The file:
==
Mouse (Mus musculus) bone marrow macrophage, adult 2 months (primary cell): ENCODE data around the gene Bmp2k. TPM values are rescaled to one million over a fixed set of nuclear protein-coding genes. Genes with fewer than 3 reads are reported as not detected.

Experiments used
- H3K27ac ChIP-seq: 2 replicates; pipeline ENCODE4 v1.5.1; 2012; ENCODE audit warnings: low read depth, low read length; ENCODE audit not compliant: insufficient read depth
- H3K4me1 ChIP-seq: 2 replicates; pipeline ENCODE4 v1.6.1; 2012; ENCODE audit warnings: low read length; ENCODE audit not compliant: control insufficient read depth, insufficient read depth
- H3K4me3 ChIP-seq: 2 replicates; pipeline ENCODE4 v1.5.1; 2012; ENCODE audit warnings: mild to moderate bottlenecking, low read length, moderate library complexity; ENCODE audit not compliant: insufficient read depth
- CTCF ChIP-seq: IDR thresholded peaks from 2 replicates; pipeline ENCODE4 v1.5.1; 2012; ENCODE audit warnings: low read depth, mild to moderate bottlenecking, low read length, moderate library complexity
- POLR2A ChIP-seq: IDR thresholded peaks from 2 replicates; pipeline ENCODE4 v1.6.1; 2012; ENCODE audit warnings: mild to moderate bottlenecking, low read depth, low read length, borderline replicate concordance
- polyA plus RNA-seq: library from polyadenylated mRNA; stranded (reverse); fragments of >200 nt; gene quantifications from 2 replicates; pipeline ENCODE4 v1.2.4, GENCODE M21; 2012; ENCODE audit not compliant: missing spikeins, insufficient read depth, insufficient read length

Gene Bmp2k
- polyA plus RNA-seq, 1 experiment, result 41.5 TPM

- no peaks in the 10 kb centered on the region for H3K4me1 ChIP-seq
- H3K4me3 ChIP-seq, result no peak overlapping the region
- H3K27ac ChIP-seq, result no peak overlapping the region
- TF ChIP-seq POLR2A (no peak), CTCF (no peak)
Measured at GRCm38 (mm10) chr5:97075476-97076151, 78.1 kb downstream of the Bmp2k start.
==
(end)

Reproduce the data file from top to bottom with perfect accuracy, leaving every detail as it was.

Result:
Mouse (Mus musculus) bone marrow macrophage, adult 2 months (primary cell): ENCODE data around the gene Bmp2k. TPM values are rescaled to one million over a fixed set of nuclear protein-coding genes. Genes with fewer than 3 reads are reported as not detected.

Experiments used
- H3K27ac ChIP-seq: 2 replicates; pipeline ENCODE4 v1.5.1; 2012; ENCODE audit warnings: low read depth, low read length; ENCODE audit not compliant: insufficient read depth
- H3K4me1 ChIP-seq: 2 replicates; pipeline ENCODE4 v1.6.1; 2012; ENCODE audit warnings: low read length; ENCODE audit not compliant: control insufficient read depth, insufficient read depth
- H3K4me3 ChIP-seq: 2 replicates; pipeline ENCODE4 v1.5.1; 2012; ENCODE audit warnings: mild to moderate bottlenecking, low read length, moderate library complexity; ENCODE audit not compliant: insufficient read depth
- CTCF ChIP-seq: IDR thresholded peaks from 2 replicates; pipeline ENCODE4 v1.5.1; 2012; ENCODE audit warnings: low read depth, mild to moderate bottlenecking, low read length, moderate library complexity
- POLR2A ChIP-seq: IDR thresholded peaks from 2 replicates; pipeline ENCODE4 v1.6.1; 2012; ENCODE audit warnings: mild to moderate bottlenecking, low read depth, low read length, borderline replicate concordance
- polyA plus RNA-seq: library from polyadenylated mRNA; stranded (reverse); fragments of >200 nt; gene quantifications from 2 replicates; pipeline ENCODE4 v1.2.4, GENCODE M21; 2012; ENCODE audit not compliant: missing spikeins, insufficient read depth, insufficient read length

Gene Bmp2k
- polyA plus RNA-seq, 1 experiment, result 41.5 TPM

- no peaks in the 10 kb centered on the region for H3K4me1 ChIP-seq
- H3K4me3 ChIP-seq, result no peak overlapping the region
- H3K27ac ChIP-seq, result no peak overlapping the region
- TF ChIP-seq POLR2A (no peak), CTCF (no peak)
Measured at GRCm38 (mm10) chr5:97075476-97076151, 78.1 kb downstream of the Bmp2k start.